The composer was Dunash ben Librat, the famed medieval grammarian and paytan who lived from 4680-4750 (920990 C.E.). He was born in Baghdad and, except for twenty years in Fez, lived there his entire life. He was a nephew and disciple of Rabbeinu Saadiah Gaon and was acquainted with many of the Sages of his time. Rashi and Ibn Ezra quote him extensively. His name appears four times as the acrostic of the stiches in stanzas 1,2,3, and 6. This zemer is a prayer to HaShem to protect the Jewish People, destroy its tormentors, and bring the Nation peace and redemption.
וְנַרְחִיב פֶּה וּנְמַלְּאֶנָה. לְשׁוֹנֵנוּ לְךָ רִנָּה, may we open our mouth and fill it, our tongue sing Your joyful song. It is noteworthy that the words לְשׁוֹנֵנוּ הרִנָּה, our tongue [the] joy, equals in gematria the word שבת, as Shabbos is an ideal time to praise HaShem with song.
There’s more to Yom Kippur than earning a livelihood
Rabbi Yissachar Frand writes: The Shemen HaTov tells of the following incident, which involved the grandfather of the present Belzer Rebbe. It was Yom Kippur in Belz. They had finished the Mincha prayer early, and the Chassidim went to take a rest or a walk before they began the Neilah prayer, the final prayer of Yom Kippur. Everyone left the Beis HaMedrash [Study Hall]. Like many others, one of the honorable and wealthy Chassidim left his Shtreimel [fur hat worn by Chassidim] at his seat. When he returned before Neilah, the Shtreimel was missing. Someone stole a Shtreimel from the Beis HaMedrash in Belz on Yom Kippur!
There was a great commotion. Who could do such a thing?! The Rebbe (unaware of what had happened) went to begin Neilah as scheduled. After Yom Kippur the Rebbe called over the Chassidim and asked them, “What was the big commotion before Neilah?” They told him, “Someone stole a Shtreimel.” The Rebbe told them to all to go and break their fast. Later, the Rebbe asked to see a certain chassid.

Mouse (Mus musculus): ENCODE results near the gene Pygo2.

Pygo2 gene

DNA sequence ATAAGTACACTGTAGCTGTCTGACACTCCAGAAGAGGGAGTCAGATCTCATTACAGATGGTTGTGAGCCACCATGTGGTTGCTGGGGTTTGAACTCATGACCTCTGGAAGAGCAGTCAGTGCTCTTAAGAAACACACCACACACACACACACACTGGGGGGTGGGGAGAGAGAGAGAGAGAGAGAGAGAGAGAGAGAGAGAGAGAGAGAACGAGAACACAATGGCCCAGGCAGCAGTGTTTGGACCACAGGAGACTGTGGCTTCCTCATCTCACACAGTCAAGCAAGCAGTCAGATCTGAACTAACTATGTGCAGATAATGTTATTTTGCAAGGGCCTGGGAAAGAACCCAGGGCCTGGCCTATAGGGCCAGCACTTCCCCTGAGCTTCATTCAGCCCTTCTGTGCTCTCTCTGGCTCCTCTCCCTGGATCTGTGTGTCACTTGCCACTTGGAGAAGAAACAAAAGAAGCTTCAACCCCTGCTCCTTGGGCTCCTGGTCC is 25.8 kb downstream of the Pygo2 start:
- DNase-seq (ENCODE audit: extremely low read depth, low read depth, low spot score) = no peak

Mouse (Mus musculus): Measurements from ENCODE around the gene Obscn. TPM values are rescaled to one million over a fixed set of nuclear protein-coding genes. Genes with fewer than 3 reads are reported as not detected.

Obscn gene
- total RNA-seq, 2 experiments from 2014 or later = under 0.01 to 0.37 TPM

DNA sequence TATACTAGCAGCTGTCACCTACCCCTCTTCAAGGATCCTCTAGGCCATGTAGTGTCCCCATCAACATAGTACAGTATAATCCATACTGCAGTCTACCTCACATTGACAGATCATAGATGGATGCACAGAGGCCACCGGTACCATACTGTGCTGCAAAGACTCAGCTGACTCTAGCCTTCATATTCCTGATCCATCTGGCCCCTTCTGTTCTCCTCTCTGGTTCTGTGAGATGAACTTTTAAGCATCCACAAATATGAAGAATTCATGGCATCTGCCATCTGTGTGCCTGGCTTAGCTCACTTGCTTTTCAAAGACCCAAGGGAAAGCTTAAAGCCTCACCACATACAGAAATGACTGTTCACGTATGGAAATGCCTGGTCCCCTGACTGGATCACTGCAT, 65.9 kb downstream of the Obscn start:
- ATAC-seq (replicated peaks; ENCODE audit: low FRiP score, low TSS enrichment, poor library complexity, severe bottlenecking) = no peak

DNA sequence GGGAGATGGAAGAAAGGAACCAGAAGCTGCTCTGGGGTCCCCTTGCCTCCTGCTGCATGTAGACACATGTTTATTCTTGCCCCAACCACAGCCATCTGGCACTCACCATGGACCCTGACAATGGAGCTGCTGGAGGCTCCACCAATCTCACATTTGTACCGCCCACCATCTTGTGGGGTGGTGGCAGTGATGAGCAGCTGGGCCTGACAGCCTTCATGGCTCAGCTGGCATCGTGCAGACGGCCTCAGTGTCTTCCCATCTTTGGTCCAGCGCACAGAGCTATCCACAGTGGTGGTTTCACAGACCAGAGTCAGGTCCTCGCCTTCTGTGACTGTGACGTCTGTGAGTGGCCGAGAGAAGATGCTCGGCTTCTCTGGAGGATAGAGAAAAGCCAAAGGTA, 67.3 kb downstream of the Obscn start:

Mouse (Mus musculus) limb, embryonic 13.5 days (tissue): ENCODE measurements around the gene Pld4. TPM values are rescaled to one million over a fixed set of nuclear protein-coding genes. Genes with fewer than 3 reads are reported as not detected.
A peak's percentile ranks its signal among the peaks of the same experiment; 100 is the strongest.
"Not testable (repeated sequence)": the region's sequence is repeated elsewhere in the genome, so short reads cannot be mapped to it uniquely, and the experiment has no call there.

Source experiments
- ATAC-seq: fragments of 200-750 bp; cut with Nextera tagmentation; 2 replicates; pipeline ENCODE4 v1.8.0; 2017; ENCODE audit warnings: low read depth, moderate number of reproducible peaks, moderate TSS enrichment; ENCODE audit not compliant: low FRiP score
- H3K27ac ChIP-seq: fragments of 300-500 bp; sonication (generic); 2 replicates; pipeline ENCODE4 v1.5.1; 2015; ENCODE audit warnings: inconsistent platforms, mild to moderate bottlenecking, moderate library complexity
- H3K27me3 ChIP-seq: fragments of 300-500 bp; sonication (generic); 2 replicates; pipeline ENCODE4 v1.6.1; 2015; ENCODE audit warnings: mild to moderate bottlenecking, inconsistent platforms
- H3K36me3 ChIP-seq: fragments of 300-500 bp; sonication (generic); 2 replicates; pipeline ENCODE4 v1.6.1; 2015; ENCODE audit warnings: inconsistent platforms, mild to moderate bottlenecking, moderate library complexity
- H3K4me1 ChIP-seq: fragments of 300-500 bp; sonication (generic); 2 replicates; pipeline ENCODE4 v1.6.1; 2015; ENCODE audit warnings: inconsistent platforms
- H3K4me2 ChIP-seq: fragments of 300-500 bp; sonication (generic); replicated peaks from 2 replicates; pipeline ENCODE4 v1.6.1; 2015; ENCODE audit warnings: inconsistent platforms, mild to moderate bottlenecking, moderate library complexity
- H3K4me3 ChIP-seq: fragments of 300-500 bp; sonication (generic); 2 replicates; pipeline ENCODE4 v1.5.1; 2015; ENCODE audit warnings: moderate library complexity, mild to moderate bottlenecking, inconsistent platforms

The chassid came to the Rebbe and the Rebbe told him, “You stole the Shtreimel.” The fellow denied it. The Rebbe persisted in the charge until finally the chassid broke down and confessed.
The next day in Belz, “For the Jews there was Light” [Esther 8:16]. Everyone proclaimed a miracle: “the Rebbe has Ruach HaKodesh [Divine Spirit].” However, the Rebbe explained that “It was not Ruach HaKodesh. The way that I knew who stole the Shtreimel was as follows. Before Yom Kippur, all of my Chassidim gave me a kvittel (a small written note with their prayer requests). Everyone had needs. This one asked to see nachas from his children, this one asked to marry off a daughter, all sorts of requests. One Chassid, however, asked only for Parnassah (livelihood). A Jew who can only think of Parnassah before Yom Kippur is the type of person who would steal a Shtreimel on Yom Kippur.” That is how the Rebbe knew.
If this is what Judaism is all about, I wish to be a part of it
Rabbi Frand tells a story that he heard from a Rabbi in Dallas, Texas.
One day a man walked into the office of his orthodox shul in Dallas. The man was obviously not an observant Jew. In fact, the Rabbi never saw him in the synagogue before.
“Rabbi,” he said, “I’d like to make a contribution.” He proceeded to hand over a check for ten thousand dollars.
The rabbi was flabbergasted. He did not know this man, nor had the man ever seen the Rabbi. Yet, he just handed over a tremendous gift to the synagogue. “Please,” said the rabbi. “There must be a reason. After all, you are giving this donation to a rabbi whom you do not know and to a shul in which you do not participate. Please tell me the reason.”